A U.S. district court judge dismissed a lawsuit against Washington County Sheriff Mike Robinson after a federal appeals court ruled he was protected from civil liability in the firing of a deputy who unsuccessfully challenged him for election in 2014.
On July 26, Judge Joseph F. Bataillon dismissed the lawsuit filed by Don Morgan of Kennard after the U.S. Court of Appeals 8th Circuit reversed the ruling that denied Robinson's motion for summary judgement in March. Bataillon also dismissed a claim against Washington County.
Robinson terminated Morgan on May 19, 2014, after he won re-election May 13. Robinson claimed Morgan publicly lied about policies and programs of the sheriff's office during the course of his campaign.
In the lawsuit, Morgan said the firing violated his First Amendment right to free speech. An arbitrator ruled May 10, 2015, that Morgan be reinstated to his job. He was sworn in and returned to duty June 3, 2015. He has since been promoted to sergeant.
In its March ruling, the appeals court said Robinson could claim qualified immunity, which shields officials from civil liability in actions when their conduct “does not violate clearly established statutory or constitutional rights of which a reasonable person would have known.”
The court cited a North Dakota case, Nord v. Walsh, which was decided in June 2014 — one month after Robinson fired Morgan.
In that case, a deputy sheriff in Walsh County, N.D., ran against his current boss. During the campaign, he made comments critical of the sheriff. The sheriff won re-election and the next day, after consulting the county attorney and human resources consultant, fired the deputy.
The deputy sued, citing violations of the First and 14th amendments. The district court denied the sheriff's motion for summary judgement before it was reversed by the same federal appeals court, which heard Robinson's case. The court found the sheriff was entitled to qualified immunity.
The appeals court noted the similarity in the cases. It also recognized two distinctions between the cases, “but neither warrants a different outcome.”
One is the speech at issue. In the North Dakota case, the speech focused on the sheriff, including his poor health, his wife did not want him to run and he planned to resign.
In Washington County, the speech focused on the county and the sheriff's office.
During the campaign, Morgan said the county communications center had not been completed, rural fire departments lacked adequate radio systems, the county needed more deputies on the road, the office budget did not consider the public's needs, morale was poor, the department was not doing well and people were leaving because they were not respected.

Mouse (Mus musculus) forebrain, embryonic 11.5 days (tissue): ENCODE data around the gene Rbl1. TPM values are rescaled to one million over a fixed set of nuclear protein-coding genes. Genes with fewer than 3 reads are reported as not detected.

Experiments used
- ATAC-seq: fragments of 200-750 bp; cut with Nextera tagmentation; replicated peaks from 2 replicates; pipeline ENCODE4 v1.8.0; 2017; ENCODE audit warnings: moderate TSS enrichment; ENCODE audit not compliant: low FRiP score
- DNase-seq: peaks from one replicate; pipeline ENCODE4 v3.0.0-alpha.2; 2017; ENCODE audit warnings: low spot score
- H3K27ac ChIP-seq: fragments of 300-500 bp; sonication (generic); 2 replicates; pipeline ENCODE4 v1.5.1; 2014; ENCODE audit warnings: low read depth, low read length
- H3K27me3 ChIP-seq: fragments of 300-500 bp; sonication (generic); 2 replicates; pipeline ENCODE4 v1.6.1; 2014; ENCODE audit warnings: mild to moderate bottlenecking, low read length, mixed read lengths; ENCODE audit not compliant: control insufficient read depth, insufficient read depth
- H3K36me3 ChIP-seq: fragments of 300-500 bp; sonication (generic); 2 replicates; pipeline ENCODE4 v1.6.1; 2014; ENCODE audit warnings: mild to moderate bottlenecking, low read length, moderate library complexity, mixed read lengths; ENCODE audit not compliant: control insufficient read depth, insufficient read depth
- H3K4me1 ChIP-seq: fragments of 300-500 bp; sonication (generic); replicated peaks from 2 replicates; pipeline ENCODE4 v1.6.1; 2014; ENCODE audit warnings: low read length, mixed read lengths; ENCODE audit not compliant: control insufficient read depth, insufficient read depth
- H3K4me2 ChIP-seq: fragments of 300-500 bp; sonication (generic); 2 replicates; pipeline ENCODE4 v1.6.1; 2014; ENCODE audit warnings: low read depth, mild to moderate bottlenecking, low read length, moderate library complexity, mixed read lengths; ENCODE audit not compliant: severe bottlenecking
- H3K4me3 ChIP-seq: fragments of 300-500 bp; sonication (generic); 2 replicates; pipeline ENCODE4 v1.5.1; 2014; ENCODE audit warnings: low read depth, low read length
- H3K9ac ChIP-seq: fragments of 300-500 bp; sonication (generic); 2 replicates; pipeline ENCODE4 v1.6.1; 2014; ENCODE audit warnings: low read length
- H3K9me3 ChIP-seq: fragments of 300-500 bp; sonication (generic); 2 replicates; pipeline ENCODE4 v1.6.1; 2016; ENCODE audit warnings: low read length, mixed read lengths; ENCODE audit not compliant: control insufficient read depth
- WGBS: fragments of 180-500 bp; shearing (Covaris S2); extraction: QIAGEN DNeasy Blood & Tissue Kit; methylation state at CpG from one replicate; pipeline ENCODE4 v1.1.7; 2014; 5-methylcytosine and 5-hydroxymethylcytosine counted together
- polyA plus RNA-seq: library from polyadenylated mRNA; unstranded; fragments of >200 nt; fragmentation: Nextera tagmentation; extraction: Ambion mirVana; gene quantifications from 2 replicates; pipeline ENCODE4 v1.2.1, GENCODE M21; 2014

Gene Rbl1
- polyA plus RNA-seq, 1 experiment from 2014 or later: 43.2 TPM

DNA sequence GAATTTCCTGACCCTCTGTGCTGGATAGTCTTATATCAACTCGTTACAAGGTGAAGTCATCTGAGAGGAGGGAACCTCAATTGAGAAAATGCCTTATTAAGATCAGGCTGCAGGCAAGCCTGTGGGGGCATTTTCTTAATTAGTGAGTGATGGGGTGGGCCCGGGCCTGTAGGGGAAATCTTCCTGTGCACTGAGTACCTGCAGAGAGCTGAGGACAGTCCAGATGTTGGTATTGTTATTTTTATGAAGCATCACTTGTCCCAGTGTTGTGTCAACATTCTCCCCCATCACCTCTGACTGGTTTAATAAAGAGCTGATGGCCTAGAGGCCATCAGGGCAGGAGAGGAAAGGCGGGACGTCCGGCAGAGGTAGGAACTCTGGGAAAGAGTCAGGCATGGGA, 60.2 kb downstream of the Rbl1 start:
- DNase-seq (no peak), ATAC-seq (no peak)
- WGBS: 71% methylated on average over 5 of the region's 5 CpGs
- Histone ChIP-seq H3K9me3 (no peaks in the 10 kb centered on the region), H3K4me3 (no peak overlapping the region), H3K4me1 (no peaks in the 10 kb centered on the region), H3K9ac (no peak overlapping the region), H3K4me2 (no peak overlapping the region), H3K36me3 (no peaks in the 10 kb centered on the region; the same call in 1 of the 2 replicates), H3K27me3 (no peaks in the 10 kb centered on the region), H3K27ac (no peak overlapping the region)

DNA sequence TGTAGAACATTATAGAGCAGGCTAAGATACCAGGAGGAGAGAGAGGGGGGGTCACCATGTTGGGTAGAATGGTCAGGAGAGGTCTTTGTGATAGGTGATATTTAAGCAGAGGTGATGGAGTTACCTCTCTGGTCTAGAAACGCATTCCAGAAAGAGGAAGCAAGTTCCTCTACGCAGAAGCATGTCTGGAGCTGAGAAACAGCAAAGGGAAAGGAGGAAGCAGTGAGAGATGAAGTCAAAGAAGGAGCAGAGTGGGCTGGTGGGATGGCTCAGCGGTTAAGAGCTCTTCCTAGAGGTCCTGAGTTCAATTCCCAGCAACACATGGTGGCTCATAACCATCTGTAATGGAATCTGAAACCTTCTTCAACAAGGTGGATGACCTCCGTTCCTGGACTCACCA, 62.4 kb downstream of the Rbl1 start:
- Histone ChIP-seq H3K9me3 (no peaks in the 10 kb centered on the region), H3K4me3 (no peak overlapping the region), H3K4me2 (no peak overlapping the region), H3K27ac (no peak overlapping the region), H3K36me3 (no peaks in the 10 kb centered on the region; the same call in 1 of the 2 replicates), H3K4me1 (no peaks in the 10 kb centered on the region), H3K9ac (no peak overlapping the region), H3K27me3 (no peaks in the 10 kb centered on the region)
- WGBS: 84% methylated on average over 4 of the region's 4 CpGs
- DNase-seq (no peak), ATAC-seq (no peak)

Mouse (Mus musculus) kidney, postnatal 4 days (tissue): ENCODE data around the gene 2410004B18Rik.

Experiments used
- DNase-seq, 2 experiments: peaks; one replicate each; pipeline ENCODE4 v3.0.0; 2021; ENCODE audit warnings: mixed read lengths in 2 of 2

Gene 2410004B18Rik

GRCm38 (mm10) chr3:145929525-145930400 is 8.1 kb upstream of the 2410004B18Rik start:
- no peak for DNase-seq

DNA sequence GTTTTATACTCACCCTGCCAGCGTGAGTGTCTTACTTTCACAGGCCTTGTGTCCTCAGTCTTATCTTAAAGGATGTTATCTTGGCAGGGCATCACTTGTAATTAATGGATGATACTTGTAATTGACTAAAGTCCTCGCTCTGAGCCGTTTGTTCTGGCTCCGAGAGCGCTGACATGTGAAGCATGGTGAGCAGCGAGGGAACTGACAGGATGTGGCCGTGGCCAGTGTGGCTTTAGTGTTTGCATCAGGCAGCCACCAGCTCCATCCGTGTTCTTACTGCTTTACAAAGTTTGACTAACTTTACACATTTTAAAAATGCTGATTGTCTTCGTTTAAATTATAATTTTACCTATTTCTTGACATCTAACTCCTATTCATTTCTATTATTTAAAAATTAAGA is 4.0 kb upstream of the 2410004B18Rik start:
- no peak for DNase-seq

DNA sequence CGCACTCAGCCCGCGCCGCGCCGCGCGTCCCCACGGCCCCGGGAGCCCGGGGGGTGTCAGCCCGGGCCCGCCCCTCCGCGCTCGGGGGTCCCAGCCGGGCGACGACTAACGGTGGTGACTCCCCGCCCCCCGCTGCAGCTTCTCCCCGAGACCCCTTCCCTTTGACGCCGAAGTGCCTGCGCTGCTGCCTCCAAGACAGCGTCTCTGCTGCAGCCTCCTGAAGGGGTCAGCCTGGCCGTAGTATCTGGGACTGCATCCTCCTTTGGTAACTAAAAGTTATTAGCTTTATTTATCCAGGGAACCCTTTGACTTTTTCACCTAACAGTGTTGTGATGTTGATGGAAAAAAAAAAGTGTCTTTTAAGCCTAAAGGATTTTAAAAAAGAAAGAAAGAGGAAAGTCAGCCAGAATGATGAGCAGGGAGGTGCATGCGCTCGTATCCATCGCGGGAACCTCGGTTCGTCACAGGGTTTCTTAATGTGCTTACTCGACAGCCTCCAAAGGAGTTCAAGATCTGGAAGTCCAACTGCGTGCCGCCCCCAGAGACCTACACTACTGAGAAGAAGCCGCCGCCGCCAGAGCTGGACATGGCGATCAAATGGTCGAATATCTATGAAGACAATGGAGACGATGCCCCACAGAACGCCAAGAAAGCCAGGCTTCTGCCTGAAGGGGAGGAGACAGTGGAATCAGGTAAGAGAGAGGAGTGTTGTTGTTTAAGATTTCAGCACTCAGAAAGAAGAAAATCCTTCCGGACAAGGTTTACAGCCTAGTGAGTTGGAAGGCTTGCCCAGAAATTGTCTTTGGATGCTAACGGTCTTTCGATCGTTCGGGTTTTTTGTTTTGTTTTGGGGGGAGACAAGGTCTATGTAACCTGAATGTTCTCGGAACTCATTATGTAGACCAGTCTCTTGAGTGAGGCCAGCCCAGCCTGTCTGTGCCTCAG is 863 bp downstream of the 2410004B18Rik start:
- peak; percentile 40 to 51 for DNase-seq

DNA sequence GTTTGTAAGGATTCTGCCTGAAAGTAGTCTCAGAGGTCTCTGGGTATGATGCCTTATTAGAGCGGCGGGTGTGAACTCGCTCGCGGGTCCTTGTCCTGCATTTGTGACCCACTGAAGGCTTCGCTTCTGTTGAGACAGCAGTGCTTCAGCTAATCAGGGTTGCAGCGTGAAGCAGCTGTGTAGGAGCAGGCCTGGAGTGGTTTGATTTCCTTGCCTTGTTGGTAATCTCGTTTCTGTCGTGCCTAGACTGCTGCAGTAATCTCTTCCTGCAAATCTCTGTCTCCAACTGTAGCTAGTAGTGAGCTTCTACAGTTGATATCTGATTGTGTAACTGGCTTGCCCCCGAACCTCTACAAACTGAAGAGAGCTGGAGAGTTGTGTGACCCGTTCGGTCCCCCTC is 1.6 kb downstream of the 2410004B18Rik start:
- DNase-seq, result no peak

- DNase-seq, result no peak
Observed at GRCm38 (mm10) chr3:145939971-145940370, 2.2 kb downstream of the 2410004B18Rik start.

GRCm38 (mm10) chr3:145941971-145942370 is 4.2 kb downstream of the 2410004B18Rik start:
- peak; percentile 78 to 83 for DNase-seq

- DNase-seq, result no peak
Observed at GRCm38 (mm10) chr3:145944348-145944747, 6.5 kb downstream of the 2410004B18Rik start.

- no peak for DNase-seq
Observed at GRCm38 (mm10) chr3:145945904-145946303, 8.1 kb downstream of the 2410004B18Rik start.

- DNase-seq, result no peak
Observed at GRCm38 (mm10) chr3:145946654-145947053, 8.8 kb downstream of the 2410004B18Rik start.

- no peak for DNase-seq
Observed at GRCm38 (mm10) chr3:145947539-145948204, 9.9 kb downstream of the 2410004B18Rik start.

Morgan argued the difference “render(s) Nord irrelevant for purposes of determining whether the law was clearly established in this case.” Specifically, he contended Nord was inapplicable because the speech there was untruthful.
Another difference, the court said, was the impact of the speech. In the North Dakota case, there was no evidence of disruption or potential disruption.
However, in Washington County, Robinson testified he believed Morgan's statements were detrimental to the office, harmful to morale and adversely impacted the public's trust of the office.
Deputies expressed similar concerns.
Morgan argued that Robinson had not proven any disruption and should have known that firing him would violate a clearly established right.
But the court found the termination letter and testimony from Robinson and command staff about the effects of Morgan's statements were evidence of “actual disruption” and “demonstrated impact.”
“Even without this evidence, however, Robinson could claim qualified immunity,” the court wrote. “As the Supreme Court has said, there is no 'necessity for an employer to allow events to unfold to the extent that the disruption of the office and the destruction of working relationships is manifest before taking action.'”
Robinson's attorney, Charles Campbell of York was pleased with the ruling.
“It's taken a long time to get to this point,” Campbell said. “I'm sure he's relieved and it's good that the county can put this behind the county as well.”
Morgan's attorney, Thomas White of Omaha, did not return a message from the Enterprise seeking comment.